It’s tempting to ask the question, Have you ever been betrayed? And then to follow this up with the question, How did being betrayed make you feel? The answers would be hurt, angry, bitter, resentful, etc. What is important is what is signified by Jesus dipping a morsel and handing it to Judas: Jesus kept on loving Judas despite knowing about and then experiencing his betrayal.

The better question for today, I think, is Have you ever betrayed anyone? How did did you feel afterwards, when you realized what you had done? Ashamed? Remorseful? Embarrassed? Weak? If we follow the thread concerning Judas in Matthew’s Gospel to the end, we learn that Judas “deeply regretted what he had done.”1 As a result, threw the thirty pieces of silver into the temple and then hanged himself.2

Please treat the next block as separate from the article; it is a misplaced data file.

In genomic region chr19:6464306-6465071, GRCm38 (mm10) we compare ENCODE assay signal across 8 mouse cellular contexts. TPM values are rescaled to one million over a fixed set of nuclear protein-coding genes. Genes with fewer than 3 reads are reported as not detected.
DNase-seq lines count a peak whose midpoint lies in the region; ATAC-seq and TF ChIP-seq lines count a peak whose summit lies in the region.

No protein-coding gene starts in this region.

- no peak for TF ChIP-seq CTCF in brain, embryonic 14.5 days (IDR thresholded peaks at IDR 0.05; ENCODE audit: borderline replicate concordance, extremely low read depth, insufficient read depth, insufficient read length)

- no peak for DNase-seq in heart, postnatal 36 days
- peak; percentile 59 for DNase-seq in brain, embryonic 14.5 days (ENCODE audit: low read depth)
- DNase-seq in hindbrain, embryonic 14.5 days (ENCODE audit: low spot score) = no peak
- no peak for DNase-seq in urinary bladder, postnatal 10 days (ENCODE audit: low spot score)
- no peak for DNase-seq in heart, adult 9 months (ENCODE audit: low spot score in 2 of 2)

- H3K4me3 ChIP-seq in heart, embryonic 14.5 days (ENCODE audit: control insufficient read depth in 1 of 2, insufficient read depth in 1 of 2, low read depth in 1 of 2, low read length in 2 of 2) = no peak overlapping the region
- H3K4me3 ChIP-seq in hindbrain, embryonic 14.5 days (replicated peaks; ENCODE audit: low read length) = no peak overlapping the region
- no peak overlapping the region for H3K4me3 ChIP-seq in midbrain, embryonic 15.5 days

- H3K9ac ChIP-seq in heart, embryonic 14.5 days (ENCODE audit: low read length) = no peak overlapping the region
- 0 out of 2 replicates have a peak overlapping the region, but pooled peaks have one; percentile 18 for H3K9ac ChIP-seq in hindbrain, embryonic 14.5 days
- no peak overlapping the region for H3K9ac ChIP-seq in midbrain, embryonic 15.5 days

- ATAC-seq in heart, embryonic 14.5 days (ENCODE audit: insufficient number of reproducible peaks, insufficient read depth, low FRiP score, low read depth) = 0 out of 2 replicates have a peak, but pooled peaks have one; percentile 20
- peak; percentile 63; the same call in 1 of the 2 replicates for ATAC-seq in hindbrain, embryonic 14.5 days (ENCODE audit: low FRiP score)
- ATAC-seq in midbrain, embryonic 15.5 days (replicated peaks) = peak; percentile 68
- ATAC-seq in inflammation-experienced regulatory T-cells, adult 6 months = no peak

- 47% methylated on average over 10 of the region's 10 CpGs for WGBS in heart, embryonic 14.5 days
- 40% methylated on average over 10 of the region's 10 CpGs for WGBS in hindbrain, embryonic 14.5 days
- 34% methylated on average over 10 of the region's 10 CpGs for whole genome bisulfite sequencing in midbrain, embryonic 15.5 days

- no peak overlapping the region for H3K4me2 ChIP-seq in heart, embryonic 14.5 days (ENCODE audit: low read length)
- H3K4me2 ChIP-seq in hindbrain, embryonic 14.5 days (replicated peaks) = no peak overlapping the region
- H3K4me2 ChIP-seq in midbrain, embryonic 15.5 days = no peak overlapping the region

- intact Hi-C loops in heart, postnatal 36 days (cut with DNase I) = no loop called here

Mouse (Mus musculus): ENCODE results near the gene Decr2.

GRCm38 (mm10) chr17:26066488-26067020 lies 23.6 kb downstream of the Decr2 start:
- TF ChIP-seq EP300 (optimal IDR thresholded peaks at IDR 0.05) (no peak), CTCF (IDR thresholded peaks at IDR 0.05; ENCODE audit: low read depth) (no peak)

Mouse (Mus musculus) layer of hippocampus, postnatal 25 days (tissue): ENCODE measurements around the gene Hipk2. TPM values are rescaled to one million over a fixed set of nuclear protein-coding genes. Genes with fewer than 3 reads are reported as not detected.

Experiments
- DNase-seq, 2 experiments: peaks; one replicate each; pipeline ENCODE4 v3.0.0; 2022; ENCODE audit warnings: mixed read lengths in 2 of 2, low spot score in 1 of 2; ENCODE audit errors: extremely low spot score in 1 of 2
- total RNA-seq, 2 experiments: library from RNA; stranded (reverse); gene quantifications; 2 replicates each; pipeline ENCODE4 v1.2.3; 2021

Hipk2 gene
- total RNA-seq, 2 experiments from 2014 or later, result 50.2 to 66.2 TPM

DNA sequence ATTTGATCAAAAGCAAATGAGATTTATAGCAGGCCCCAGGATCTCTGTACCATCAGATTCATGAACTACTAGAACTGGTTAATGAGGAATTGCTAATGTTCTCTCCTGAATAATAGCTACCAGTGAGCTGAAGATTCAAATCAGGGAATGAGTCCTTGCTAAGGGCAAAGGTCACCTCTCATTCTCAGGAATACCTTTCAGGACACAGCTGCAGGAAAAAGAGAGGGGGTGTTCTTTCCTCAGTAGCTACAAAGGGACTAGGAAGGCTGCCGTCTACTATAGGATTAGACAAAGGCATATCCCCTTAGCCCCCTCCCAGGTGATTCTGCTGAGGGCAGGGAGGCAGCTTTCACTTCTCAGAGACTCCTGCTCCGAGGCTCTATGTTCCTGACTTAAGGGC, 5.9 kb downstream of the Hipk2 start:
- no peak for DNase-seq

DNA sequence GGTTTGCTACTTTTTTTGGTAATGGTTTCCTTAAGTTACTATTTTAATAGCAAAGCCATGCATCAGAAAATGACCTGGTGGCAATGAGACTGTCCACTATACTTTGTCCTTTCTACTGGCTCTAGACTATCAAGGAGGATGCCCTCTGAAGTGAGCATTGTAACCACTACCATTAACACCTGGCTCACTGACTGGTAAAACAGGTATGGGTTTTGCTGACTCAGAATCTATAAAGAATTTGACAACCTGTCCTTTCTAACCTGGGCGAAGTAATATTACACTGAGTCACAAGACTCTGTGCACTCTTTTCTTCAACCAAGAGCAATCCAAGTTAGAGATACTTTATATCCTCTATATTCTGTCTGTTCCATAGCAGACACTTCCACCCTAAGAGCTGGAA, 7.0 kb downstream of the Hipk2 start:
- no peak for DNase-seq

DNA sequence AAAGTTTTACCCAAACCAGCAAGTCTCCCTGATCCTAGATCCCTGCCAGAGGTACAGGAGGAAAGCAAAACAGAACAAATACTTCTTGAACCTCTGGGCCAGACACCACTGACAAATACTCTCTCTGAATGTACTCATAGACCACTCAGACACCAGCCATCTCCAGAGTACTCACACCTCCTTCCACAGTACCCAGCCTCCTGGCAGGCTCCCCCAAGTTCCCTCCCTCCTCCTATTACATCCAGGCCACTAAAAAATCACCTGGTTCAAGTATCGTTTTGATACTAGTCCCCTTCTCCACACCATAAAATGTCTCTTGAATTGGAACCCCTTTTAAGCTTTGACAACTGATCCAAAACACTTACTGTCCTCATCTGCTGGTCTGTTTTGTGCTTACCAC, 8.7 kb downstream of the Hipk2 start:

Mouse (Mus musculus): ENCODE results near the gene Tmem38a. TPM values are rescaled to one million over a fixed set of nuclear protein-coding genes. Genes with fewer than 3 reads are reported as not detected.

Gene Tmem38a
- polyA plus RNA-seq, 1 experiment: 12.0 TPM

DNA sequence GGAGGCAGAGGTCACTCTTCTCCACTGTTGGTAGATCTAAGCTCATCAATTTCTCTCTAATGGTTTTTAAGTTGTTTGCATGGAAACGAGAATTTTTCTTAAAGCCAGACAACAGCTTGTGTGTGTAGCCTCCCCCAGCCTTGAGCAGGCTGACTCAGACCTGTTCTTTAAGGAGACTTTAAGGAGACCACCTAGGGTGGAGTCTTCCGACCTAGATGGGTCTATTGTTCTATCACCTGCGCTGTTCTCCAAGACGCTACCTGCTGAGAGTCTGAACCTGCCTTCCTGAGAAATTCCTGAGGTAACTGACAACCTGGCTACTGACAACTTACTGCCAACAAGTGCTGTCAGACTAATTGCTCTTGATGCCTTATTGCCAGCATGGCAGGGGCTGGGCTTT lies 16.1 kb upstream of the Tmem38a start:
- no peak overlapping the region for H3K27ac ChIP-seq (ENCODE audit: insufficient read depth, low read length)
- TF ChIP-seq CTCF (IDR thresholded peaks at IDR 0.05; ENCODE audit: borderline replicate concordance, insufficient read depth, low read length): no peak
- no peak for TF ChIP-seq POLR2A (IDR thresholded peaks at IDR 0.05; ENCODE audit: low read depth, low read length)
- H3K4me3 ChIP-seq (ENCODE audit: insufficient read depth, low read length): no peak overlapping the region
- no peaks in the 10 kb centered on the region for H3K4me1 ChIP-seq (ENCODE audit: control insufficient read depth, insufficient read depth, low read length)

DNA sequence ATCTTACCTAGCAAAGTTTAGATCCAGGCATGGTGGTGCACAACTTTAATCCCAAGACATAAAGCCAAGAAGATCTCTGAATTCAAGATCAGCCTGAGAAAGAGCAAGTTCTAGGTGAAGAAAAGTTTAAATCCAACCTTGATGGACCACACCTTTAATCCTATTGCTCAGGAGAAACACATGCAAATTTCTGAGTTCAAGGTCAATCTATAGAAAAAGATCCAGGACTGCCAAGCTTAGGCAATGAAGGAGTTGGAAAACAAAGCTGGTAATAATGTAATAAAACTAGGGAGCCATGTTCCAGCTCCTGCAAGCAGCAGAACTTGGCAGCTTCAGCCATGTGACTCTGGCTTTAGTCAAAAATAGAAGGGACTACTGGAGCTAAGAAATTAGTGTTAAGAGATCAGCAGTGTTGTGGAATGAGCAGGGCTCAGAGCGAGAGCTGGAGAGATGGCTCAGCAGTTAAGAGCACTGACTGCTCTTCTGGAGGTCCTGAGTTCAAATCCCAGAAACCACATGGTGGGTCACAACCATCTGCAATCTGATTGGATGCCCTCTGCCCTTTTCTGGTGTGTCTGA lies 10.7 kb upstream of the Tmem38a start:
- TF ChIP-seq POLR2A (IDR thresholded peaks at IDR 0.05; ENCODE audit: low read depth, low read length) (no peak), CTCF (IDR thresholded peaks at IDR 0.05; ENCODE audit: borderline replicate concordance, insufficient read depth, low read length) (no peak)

IN Monday's Gospel reading, calling to mind Judas’s rebuke of Mary, the sister of Martha and Lazarus, for anointing Jesus’s feet with costly oil, it seems clear that either Judas didn’t believe or simply did not grasp who Jesus was. And this despite his experiences as one of the Lord’s closest followers. Given the complexity of human motivations perhaps he didn’t believe Jesus is the resurrection and life because he didn’t grasp the Lord’s teaching and was unable to make sense of his experiences in the light of that teaching.

The Thirty Pieces of Silver, by János Pentelei Molnár, 1909

In Matthew’s account, Judas clearly knows that Jesus is innocent of that which he stands accused. Hence, he is horrified when he witnesses how brutally Jesus is treated. In other words, whatever else Judas might’ve thought or believed, he knew he was responsible for the death of an innocent person.